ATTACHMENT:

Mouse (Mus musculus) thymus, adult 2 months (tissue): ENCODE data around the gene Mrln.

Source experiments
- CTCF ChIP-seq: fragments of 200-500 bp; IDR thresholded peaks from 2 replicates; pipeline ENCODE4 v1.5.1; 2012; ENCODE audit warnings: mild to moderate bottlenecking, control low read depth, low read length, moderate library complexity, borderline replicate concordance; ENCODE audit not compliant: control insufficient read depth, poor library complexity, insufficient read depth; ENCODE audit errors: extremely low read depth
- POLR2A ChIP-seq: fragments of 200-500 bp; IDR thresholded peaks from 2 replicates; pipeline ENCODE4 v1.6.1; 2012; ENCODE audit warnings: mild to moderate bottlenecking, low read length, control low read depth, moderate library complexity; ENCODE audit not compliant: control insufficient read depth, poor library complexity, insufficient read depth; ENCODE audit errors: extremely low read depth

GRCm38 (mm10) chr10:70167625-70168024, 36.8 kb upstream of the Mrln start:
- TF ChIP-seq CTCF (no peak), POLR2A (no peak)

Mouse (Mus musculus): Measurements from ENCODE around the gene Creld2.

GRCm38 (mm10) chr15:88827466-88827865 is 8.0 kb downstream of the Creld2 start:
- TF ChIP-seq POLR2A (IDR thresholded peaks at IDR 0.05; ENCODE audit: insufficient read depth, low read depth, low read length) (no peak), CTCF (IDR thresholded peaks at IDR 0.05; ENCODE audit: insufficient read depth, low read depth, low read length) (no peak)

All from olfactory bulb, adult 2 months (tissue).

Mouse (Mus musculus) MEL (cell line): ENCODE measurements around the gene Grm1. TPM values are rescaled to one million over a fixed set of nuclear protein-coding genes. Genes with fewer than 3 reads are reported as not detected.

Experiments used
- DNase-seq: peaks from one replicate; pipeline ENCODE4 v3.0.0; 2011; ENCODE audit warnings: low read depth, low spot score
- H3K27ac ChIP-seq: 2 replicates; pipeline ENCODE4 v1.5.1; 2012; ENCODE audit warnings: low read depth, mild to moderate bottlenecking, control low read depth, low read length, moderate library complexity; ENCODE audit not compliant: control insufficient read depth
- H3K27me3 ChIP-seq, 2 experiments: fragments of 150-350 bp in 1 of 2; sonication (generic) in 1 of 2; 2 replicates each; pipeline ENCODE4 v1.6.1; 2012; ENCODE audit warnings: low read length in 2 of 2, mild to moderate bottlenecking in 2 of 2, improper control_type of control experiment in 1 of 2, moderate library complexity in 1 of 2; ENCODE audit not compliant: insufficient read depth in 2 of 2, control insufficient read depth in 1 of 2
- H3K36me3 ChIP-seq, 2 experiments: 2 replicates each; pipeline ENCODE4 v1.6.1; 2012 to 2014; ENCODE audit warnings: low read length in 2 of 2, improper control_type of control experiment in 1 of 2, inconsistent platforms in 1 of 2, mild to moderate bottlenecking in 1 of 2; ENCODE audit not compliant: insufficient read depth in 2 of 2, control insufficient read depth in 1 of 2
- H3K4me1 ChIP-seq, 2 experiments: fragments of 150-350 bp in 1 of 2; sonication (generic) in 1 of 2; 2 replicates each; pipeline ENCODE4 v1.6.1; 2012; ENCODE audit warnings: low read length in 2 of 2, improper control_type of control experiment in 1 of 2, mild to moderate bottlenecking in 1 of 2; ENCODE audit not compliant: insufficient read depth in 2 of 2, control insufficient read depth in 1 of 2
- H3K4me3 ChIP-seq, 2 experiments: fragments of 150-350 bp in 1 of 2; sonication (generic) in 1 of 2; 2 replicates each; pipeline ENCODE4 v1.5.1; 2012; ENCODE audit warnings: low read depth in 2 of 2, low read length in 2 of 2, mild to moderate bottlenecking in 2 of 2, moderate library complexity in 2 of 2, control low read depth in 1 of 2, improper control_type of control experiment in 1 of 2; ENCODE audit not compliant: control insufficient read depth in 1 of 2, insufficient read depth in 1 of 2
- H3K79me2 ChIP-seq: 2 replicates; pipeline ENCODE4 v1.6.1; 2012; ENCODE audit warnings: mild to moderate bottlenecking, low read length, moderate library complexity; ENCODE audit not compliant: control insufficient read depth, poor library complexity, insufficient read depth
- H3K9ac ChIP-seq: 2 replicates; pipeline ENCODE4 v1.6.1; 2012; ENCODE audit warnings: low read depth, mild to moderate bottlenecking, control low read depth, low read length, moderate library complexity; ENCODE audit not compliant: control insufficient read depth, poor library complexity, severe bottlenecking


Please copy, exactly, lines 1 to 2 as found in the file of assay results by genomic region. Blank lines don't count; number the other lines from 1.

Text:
Mouse (Mus musculus) thymus, adult 2 months (tissue): ENCODE data around the gene Mrln.

Source experiments